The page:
Finally the time came for the highlight of the show, the Avro Vulcan B.2 which was performing for the last time at an airshow before its imminent retirement. The four-engine jet bomber arrived in formation with the locally based Avro Anson XIX owned by BAe Systems. The Vulcan then went on to fly a very tight and noisy display within the small confines of Old Warden’s airspace including some ground shaking roars and incredible wingovers before making a steep and loud climbing departure for the final time at Old Warden. Farewell XH558. Once the delta jet had left the area, the Anson returned to perform its own display and was also well received by the crowds.
The second segment featuring warbirds of the First World War got underway with three more aircraft from the Shuttleworth Collection including the Avro 504K, the RAF S.E.5A and the Sopwith Pup which all flew their own solo routines.
We then had a small break in the flying displays to allow a number of visiting aircraft to depart back to their home airfield and featured multiple general aviation types but also included a few vintage types such as a Pitts S-1S Special and a recently restored Chiltern D.W.1A.
A final aerobatic display was then performed in graceful style by a striking Yakovlev Yak 52 sponsored by Aerobility, a disabled flying charity and looked great against the evening skies.
The weather conditions were calm enough for the four Edwardian aircraft, starting with the Roe IV Triplane Replica and Bristol Boxkite Replica which flew some very gentle flypasts individually and in formation. The Deperdussin Type A Monoplane then performed a series of hops across the runway before the Blackburn Monoplane Type D, the oldest British airworthy aircraft closed the show with some sedate passes.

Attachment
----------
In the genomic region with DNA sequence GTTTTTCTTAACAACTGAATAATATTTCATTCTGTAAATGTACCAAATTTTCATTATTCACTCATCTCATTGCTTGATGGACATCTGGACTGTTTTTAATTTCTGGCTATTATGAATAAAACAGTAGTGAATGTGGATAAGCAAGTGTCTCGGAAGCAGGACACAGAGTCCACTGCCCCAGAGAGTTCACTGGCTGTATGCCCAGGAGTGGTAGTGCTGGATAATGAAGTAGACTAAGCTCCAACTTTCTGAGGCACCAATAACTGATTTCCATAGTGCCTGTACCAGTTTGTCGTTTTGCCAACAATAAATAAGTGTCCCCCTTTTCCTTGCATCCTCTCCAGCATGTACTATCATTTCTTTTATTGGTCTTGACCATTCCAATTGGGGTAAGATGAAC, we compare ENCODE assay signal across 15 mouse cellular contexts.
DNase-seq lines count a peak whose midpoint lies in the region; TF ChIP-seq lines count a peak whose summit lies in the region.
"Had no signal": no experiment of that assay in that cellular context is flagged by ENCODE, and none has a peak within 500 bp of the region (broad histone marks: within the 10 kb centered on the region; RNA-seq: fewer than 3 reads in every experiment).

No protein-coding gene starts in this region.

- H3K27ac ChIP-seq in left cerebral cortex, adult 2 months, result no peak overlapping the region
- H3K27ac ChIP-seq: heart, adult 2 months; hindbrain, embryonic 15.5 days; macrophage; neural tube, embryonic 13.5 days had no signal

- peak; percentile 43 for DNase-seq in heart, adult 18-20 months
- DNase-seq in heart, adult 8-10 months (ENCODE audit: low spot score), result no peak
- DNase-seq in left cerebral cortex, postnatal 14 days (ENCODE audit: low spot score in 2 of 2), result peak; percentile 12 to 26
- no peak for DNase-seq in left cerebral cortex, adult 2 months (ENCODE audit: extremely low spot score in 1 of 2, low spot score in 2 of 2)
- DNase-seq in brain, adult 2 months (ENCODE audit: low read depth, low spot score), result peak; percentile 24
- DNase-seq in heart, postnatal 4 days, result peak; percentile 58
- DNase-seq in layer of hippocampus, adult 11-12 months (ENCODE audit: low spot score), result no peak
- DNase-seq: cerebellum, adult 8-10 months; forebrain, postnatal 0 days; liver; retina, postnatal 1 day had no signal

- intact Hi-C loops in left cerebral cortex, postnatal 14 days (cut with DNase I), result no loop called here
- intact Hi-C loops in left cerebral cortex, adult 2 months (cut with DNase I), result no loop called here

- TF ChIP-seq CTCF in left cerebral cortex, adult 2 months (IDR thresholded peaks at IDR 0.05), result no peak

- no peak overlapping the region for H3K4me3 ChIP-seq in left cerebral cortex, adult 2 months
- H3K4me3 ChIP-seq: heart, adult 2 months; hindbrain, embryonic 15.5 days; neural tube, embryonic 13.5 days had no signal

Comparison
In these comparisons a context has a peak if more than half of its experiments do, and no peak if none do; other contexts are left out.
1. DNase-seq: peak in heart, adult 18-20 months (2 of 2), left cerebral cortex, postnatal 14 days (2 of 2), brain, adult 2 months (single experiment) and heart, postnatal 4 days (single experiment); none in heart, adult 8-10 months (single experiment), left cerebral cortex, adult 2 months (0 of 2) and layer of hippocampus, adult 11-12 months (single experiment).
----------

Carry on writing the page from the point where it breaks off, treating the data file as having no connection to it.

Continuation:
With the flying programme finished the few remaining visiting aircraft departed including a striking Extra EA-330LT and the unusual sight of a Pietenpol Air Camper being towed towards the hangars.
The show was absolutely fantastic and I was very impressed by the ‘Uncovered’ aspect and allowed me to get close to quite few of my favourite vintage aircraft. The flying displays were also excellent with the Avro Vulcan B.2 and the debut of the Bristol Scout C being the major highlights of the day. Also worthy of mention was some other visitors who performed brilliantly with the homebased aircraft, in particular the Supermarine Seafire F. XVII and North American AT-6D Harvard III from Kennet Aviation. The Shuttleworth Collection have once again outdone themselves and I hope they do so again in 2016.